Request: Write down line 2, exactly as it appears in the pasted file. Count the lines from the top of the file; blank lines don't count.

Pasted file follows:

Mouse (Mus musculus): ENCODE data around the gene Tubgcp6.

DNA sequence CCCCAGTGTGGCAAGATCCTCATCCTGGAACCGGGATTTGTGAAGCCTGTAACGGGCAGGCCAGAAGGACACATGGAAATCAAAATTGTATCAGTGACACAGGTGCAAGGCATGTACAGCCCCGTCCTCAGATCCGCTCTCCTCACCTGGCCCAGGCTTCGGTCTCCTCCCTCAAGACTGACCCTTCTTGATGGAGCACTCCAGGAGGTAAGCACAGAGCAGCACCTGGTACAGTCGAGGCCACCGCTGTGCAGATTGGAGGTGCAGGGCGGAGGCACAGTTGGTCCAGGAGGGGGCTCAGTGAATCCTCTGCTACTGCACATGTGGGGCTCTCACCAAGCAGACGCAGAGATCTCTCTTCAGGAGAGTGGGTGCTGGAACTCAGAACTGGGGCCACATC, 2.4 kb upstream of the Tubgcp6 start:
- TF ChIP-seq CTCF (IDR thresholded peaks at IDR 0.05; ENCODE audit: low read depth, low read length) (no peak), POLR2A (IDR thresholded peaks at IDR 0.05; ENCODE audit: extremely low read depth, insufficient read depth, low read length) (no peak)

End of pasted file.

DNA sequence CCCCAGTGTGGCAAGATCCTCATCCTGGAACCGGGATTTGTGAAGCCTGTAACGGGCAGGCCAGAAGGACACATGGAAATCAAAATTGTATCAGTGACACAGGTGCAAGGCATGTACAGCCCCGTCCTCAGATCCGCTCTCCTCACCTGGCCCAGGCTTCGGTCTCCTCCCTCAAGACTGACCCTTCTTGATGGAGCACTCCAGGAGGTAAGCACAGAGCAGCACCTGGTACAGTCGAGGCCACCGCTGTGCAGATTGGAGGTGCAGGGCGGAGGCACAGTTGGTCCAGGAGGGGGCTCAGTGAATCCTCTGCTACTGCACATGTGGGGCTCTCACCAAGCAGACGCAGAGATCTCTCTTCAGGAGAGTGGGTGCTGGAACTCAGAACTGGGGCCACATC, 2.4 kb upstream of the Tubgcp6 start: